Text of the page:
13 Most tallest mountain in our solar system

If you're interested in learning more about our solar system, you'll enjoy this post because it's all about it.

This article will list the 13 tallest mountains in our solar system, with the majority of them located on moons and others on planets.

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Rheasilvia central peak (Vesta)

Rheasilvia is the most prominent surface feature on the asteroid Vesta and is thought to be an impact crater. It is 505 km in diameter, which is 90% the diameter of Vesta itself and is 95% the mean diameter of Vesta, 529 km. However, the mean is affected by the crater itself.

Peak: 22.5 km

Olympus Mons (Mars)

Olympus Mons is an enormous shield volcano on the planet Mars. The volcano has a height of over 21 km as measured by the Mars Orbiter Laser Altimeter. Olympus Mons is about two and a half times Mount Everest's height above sea level.

Peak: 22 km

equatorial ridge (Iapetus)

Saturn's moon Iapetus has a long, 20-kilometer-high ridge running along most of its equator. It was discovered by the Cassini probe in 2004. The ridge's origin is unknown. There are bright areas on the sides of the equatorial ridge near Iapetus' bright trailing hemisphere, which were already visible in Voyager 2 images appearing like mountains and were nicknamed the "Voyager Mountains".

Peak: 20 km

Boösaule Montes (Io)

South Boösaule Mons, the highest mountain of Jupiter's moon Io, is one of the tallest mountains in the Solar System. It is located just northwest of the volcano Pele, in the Boösaule Montes.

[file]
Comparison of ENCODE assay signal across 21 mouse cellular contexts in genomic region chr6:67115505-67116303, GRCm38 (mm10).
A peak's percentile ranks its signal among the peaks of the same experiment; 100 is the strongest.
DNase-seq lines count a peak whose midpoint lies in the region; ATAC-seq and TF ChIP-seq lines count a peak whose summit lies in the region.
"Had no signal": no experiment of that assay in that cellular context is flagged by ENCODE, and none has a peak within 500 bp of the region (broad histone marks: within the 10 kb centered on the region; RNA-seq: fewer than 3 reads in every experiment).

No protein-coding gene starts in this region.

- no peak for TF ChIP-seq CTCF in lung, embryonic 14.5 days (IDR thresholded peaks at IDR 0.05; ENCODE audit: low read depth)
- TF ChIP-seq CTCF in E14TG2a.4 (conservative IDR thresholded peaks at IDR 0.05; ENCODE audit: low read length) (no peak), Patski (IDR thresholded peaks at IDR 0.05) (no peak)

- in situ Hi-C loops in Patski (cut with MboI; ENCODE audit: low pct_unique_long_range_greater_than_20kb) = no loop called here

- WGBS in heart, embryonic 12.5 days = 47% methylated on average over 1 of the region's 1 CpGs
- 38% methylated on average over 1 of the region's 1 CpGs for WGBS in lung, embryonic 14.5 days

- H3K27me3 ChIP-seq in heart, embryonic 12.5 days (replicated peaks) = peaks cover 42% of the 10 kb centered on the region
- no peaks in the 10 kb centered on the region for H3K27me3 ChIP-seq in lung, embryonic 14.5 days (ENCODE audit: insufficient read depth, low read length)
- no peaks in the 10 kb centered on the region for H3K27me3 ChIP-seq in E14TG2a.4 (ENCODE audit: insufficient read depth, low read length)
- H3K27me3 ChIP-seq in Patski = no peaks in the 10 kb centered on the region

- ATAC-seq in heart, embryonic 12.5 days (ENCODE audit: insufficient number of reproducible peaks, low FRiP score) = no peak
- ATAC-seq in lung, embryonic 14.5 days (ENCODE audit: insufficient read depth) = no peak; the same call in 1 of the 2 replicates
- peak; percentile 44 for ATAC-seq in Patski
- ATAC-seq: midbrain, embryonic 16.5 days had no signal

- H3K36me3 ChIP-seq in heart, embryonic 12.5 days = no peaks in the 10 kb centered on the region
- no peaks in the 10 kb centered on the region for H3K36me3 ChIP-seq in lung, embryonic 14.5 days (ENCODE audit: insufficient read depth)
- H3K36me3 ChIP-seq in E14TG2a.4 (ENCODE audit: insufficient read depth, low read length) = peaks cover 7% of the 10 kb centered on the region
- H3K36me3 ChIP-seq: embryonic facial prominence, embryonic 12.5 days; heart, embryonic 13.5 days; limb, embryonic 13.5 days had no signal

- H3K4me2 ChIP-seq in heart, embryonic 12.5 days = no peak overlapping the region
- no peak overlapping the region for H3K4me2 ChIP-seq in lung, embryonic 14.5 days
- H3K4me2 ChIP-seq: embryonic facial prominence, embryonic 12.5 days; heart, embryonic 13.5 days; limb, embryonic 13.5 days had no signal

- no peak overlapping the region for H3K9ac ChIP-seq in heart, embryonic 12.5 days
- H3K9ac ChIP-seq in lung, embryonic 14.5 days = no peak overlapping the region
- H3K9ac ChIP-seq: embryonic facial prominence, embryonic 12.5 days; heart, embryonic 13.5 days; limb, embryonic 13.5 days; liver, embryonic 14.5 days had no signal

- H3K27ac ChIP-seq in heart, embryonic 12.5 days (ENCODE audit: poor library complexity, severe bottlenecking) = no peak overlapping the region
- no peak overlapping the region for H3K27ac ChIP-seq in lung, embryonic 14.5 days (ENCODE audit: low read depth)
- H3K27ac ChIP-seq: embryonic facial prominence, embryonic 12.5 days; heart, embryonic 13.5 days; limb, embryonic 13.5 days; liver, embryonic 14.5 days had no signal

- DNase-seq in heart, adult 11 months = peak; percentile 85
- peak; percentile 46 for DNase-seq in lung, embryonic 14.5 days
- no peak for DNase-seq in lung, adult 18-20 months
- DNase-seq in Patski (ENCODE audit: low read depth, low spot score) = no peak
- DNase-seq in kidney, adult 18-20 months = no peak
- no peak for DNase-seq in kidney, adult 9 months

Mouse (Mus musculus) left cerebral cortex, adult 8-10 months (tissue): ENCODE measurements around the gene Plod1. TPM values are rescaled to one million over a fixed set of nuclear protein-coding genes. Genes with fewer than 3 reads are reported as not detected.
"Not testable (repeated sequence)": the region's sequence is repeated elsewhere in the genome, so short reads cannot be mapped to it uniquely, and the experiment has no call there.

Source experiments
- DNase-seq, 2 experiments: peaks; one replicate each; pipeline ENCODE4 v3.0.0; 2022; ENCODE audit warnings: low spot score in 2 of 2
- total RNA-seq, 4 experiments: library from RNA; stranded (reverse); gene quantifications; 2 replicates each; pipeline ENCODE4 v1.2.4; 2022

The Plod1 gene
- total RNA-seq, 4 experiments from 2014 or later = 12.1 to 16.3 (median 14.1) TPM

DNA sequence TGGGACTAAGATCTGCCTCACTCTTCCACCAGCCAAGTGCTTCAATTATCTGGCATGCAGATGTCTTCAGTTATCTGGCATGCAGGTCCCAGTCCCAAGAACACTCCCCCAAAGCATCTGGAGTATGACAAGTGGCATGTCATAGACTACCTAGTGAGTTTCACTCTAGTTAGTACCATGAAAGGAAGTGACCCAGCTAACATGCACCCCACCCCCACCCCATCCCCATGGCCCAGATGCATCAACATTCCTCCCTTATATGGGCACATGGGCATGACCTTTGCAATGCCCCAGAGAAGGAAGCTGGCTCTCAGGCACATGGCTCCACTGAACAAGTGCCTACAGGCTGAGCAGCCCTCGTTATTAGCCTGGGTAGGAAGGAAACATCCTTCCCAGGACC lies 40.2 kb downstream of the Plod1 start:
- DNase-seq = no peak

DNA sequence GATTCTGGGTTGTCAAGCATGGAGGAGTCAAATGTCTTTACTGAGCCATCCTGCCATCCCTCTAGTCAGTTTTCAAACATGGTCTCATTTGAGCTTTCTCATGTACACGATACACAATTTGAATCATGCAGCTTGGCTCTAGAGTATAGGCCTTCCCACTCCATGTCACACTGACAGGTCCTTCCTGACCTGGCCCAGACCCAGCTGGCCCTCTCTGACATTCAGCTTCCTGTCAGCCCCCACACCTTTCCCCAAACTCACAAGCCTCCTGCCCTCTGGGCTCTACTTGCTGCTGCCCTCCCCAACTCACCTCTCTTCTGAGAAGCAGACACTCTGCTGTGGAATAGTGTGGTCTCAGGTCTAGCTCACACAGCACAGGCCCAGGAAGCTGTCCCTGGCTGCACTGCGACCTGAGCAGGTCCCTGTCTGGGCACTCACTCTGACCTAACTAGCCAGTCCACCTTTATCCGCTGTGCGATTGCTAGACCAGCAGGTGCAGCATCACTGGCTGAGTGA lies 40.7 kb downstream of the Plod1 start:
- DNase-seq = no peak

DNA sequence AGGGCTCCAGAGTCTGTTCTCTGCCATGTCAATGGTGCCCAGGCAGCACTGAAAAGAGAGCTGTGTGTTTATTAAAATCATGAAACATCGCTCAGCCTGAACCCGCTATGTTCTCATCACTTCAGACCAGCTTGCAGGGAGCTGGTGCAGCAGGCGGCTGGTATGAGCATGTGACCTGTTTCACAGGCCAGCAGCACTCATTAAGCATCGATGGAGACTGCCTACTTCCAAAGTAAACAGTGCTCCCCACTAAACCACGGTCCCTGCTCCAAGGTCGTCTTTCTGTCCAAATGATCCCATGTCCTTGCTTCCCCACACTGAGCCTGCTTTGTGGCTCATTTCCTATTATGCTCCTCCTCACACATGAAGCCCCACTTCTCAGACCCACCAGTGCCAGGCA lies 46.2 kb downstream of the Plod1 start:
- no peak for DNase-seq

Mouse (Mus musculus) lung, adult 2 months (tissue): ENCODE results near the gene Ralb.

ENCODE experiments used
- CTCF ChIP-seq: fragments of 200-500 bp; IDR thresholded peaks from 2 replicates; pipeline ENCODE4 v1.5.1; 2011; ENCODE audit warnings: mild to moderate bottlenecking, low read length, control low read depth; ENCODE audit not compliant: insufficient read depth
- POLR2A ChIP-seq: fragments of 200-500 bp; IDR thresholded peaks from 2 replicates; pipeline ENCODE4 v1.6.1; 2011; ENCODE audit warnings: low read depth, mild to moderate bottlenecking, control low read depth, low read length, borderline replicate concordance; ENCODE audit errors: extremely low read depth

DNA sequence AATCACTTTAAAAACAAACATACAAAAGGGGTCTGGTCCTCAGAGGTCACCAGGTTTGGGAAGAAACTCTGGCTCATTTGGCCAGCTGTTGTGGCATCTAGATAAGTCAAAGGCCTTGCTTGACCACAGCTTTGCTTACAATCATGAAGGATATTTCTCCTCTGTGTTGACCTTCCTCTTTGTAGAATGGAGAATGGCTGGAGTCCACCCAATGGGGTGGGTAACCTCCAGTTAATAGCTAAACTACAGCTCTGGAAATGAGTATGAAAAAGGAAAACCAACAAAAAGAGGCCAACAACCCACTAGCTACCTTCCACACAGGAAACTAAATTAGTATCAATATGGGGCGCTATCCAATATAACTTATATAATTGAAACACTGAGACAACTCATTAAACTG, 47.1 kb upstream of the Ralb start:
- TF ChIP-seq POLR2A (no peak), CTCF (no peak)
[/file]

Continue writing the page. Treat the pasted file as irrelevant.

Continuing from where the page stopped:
Peak: 17.5 km

Ascraeus Mons (Mars)

Ascraeus Mons is a large shield volcano located in the Tharsis region of the planet Mars. It is the northernmost and tallest of three shield volcanoes collectively known as the Tharsis Montes.

Peak: 15 km

Ionian Mons east ridge (Io)

Ionian Mons east ridge is the second-highest mountain in Jupiter's moon Io.

Peak: 12.7 km

Elysium Mons (Mars)

Elysium Mons is a volcano on Mars located in the volcanic province Elysium, at 25.02°N 147.21°E, in the Martian eastern hemisphere. It stands about 12.6 km above its base, and about 14.1 km above the Martian datum, making it the third tallest Martian mountain in terms of relief and the fourth highest in elevation.

Peak: 13.9 km 

Euboea Montes (Io)

Euboea Montes is the third-highest mountain on Io, a moon of Jupiter, and was formed by the tilting of a crustal block, with subsequent modification by a very large landslide.

Peak: 10.5 km

Arsia Mons (Mars)

Arsia Mons is the fourth highest mountain in the southernmost of three volcanoes (collectively known as Tharsis Montes) on the Tharsis bulge near the equator of the planet Mars. To its north is Pavonis Mons, and north of that is Ascraeus Mons.

Peak: 11.7 km

limb mountain (Oberon)

limb mountain is the tenth highest mountain in our solar system in the moon Oberon, It is the second-largest and second-most massive of the Uranian moons, and the ninth most massive moon in the Solar System.

Peak: 11 km

Mauna Kea and Mauna Loa (Earth)

Mauna Loa, the biggest volcano on Earth — and one of the most active — covers half the Island of Hawaii. Just 35 miles to the northeast, Mauna Kea, known to native Hawaiians as Mauna a Wakea, rises nearly 14,000 feet above sea level. To them, it represents a spiritual connection between our planet and the heavens above.

Peak: 10.2 km

Haleakala (Earth)

Haleakalā is a massive shield volcano that forms more than 75% of the Hawaiian Island of Maui. The western 25% of the island is formed by another volcano, Mauna Kahalawai, also referred to as the West Maui Mountains.

Peak: 9.1 km

Pavonis Mons (Mars)

Pavonis Mons is a large shield volcano located in the Tharsis region of the planet Mars.

Peak: 8.4 km

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